Here is the  little hat I whipped up. I’m all about hats. They are fast to knit and you can knit them in the round which is easy-peasy. This was a neat little kit we (actually my mom got for me) got at a LYS (local yarn shop). It’s a swirled rib pattern and looks spiffy. Please don’t laugh at my attempts to photograph it. That is a work in progress.

Looks like I’ll get a chance to wear it since the temperatures are dropping off the charts later today. Yah!

Back on the Horse

Back on the Horse, originally uploaded by lclea.

As I said yesterday, I love horses. If you look at the last post you can see me as a kindergartner on a rather large horse. A big memory of that ride was that I felt no fear. I never considered that I would fall off.

I have however not always stayed on the horse. I’ve been pitched twice. Once I was little. I remember being on the horse and then I was in the gravel. I probably cried, heck I was young, but I never considered not getting back on another horse.

The other time I was older. My family was in Colorado again and I was heading off for a six hour ride. On the longer rides occasionally we got to run the horses. I absolutely loved it and tried to canter/gallop whenever I could. A couple of hours into the ride right in the middle of a run, my horse hit a hole and tripped, rolled over on me and I was on the ground. I admit I was a little shook after all horses are heavy and it was so unexpected because I was a decent rider. This time I literally got right back on the horse. Luckily he wasn’t hurt and we finished the ride. We even got to run some more. I still love horses and someday I’m going to get one of my own.

I have to admit being a little bucked off today. Nothing serious, and tomorrow I’m right back on. This journey to my PhD is a marathon, not a sprint. There will be times when I can run full out and times when the horse rolls over on me. Its all about getting back on, getting back up and enjoying the ride.

Little Girl on a Big Horse

Little Girl on a Big Horse, originally uploaded by lclea.

From the earliest I can remember I loved horses. In this picture we were on vacation in Colorado. I was so excited for the first time I was going to ride on a horse by myself. I remember them hoisting me up. I remember that silly blue helmet they made me wear, I guess to protect me in case I fell off. What I remember most is loving it. It was a little scary being up so high, but I loved it and I just knew I wasn’t going to fall off.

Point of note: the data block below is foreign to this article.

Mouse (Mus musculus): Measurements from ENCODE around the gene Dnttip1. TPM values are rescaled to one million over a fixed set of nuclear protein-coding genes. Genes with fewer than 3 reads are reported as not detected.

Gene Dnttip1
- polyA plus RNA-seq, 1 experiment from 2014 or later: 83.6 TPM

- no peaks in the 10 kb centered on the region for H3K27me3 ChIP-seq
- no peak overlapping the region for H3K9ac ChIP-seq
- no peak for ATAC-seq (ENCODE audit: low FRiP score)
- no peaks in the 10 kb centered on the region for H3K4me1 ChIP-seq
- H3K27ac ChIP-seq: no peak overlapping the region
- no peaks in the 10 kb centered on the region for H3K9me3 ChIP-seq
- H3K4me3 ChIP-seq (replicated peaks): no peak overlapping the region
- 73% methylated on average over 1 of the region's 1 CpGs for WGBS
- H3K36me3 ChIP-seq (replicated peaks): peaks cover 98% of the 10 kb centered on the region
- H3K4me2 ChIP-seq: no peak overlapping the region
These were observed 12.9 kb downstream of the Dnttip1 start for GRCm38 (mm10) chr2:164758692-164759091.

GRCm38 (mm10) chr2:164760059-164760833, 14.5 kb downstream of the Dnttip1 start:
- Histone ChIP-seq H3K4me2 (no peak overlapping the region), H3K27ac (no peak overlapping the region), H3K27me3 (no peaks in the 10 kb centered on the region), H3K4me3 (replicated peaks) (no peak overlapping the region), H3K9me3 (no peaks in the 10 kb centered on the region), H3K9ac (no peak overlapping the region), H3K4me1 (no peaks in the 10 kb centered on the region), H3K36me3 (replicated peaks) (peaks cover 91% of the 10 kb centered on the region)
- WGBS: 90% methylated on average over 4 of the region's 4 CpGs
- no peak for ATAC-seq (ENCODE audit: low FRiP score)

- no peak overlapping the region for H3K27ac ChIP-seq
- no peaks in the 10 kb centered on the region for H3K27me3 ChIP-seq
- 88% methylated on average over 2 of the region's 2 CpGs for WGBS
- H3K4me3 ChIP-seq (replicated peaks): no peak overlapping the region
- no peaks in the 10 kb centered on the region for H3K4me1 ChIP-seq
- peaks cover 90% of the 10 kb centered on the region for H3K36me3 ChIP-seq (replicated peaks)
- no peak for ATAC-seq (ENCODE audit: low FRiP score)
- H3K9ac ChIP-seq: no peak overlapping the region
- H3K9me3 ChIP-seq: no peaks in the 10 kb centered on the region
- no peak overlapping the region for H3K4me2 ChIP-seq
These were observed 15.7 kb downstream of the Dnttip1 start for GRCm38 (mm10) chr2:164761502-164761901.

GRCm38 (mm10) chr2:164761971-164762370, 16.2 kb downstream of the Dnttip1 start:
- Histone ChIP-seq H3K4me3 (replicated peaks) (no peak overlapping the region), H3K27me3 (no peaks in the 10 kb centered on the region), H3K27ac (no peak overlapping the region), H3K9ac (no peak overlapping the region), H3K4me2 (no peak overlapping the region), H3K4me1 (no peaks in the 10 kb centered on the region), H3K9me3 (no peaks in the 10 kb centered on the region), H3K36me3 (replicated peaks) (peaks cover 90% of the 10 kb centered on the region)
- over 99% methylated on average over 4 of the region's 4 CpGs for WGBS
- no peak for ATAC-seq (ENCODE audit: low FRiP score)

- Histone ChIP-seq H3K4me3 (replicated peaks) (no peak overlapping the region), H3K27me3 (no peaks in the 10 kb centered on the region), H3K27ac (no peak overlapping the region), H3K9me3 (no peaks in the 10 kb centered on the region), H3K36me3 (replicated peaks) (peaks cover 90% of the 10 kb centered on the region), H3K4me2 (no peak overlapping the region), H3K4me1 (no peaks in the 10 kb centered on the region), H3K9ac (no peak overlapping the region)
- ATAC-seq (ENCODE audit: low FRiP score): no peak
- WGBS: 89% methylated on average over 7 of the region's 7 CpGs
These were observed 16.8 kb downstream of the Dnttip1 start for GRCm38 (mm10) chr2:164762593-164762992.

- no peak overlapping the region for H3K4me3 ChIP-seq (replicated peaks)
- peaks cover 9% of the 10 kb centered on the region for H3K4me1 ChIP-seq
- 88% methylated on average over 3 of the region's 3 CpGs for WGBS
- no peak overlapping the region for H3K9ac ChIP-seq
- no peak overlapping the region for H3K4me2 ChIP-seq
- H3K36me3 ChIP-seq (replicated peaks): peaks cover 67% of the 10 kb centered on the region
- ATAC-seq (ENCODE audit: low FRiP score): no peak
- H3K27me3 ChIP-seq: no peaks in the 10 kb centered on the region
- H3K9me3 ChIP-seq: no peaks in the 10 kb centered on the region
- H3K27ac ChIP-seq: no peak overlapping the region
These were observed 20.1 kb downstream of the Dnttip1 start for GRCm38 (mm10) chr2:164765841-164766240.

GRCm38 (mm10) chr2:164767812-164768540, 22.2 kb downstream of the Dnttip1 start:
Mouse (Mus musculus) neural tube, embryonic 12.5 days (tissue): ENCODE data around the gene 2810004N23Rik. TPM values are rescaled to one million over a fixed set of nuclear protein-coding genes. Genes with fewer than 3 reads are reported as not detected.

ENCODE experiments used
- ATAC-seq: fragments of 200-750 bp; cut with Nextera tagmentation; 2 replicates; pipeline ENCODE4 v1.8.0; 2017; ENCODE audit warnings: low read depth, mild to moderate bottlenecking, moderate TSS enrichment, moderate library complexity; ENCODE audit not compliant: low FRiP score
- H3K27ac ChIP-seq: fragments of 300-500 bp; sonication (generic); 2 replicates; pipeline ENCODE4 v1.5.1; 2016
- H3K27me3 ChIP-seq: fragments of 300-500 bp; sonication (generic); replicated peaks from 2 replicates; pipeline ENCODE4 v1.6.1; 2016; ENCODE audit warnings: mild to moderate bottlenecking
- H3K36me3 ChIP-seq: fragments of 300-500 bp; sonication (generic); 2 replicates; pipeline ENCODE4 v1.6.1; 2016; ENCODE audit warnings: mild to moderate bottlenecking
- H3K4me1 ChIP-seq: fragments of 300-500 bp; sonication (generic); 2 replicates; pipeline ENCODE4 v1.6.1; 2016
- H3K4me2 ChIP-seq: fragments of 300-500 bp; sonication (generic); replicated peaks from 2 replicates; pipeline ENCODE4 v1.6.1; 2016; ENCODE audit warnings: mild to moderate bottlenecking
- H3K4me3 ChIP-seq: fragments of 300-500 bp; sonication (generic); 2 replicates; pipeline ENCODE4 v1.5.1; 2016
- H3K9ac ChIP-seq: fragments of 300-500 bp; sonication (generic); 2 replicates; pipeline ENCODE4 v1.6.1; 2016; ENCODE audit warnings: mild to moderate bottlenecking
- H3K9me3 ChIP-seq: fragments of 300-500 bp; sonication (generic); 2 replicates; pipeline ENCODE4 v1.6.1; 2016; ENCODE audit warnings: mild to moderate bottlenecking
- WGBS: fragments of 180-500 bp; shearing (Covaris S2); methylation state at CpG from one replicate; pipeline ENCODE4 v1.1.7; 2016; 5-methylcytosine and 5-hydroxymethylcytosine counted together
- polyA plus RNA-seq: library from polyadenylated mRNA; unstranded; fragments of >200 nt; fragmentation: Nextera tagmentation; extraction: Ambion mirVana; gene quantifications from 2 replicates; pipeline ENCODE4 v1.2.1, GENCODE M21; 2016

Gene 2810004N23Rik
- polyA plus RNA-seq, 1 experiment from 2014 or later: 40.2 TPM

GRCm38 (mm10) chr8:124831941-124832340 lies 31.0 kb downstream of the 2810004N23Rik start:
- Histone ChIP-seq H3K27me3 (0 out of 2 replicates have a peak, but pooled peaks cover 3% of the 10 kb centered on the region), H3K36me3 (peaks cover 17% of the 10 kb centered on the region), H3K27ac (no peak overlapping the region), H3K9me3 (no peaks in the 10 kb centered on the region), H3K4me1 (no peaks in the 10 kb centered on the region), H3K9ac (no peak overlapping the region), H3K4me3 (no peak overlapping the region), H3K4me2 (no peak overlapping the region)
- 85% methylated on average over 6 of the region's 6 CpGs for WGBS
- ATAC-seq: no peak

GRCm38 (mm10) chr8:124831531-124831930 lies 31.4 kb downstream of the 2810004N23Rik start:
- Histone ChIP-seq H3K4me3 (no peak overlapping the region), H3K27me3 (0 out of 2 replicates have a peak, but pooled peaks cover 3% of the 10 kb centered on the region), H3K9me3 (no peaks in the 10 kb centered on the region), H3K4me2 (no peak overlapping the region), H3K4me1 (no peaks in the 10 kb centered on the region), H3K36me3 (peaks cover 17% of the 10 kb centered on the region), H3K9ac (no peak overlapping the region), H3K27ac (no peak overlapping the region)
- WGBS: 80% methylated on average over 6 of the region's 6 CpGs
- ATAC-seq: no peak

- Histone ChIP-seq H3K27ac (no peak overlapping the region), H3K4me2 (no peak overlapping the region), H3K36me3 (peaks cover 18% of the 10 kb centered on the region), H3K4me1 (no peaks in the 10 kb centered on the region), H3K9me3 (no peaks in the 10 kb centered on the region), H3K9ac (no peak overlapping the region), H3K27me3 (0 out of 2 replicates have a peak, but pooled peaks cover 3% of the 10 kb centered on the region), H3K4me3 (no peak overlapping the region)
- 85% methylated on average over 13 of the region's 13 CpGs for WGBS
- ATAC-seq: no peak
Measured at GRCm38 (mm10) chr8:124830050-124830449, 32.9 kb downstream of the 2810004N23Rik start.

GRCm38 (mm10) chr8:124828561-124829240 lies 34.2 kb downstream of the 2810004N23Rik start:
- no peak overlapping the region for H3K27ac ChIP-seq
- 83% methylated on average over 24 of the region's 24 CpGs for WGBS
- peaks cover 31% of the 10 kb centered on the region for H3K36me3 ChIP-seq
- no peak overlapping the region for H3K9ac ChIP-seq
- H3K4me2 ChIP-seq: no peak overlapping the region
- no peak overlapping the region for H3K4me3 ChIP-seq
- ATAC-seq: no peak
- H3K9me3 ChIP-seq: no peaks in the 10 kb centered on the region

There is something about a horse. I still love it. I don’t think there has been a time when I’ve been on a horse that I haven’t felt wonderful and free. I feel like it’s where I belong.

It’s a little bit the same being here at school. This is something I’ve wanted for so long and now here I am. It’s a little scary, especially when the classes are tough.  Maybe I need a blue helmet. I guess I’m just a bigger girl on a larger horse, and again it’s going to be the ride of my life.

Under Pressure

I miss Freddy Mercury.  I was listening to my Ipod yesterday and Under Pressure came on.

Okay, A, it’s a great song.  For some reason, when I hear it everything just stops and its like my life is on a sound track.

B. it also was very appropriate since I’ve been slammed with work the last few weeks and was studying for another horrible stats test.  I was defiantly under pressure.  I hit repeat twice.

Then it hits me, Freddy Mercury’s been gone for an awful long time.  Freddy died back in November of 1991.  Back when we were in the early days, fighting the good fight against AIDS.  I remembered back to the friends I’d lost.  I remembered watching the NAMES project quilt grow. But Freddy, he was a one of a kind person.  So much talent, and died so young.

So pop on your Ipod, and rock out to some Queen and remember Freddy.


Post Election

100_0072, originally uploaded by lclea.

I love this picture of Colorado. I’ve never taken a photography course, so it may break all kinds of photographical rules, but still I like it.

I like the bareness and bentness of the tree. I like how it’s trying to block your view, but it can’t completely. This was taken on a short hike. It was taken in the fall four years ago when my life was very different. It’s interesting how dramatically things can change, but I image the tree is still there. Still bendy.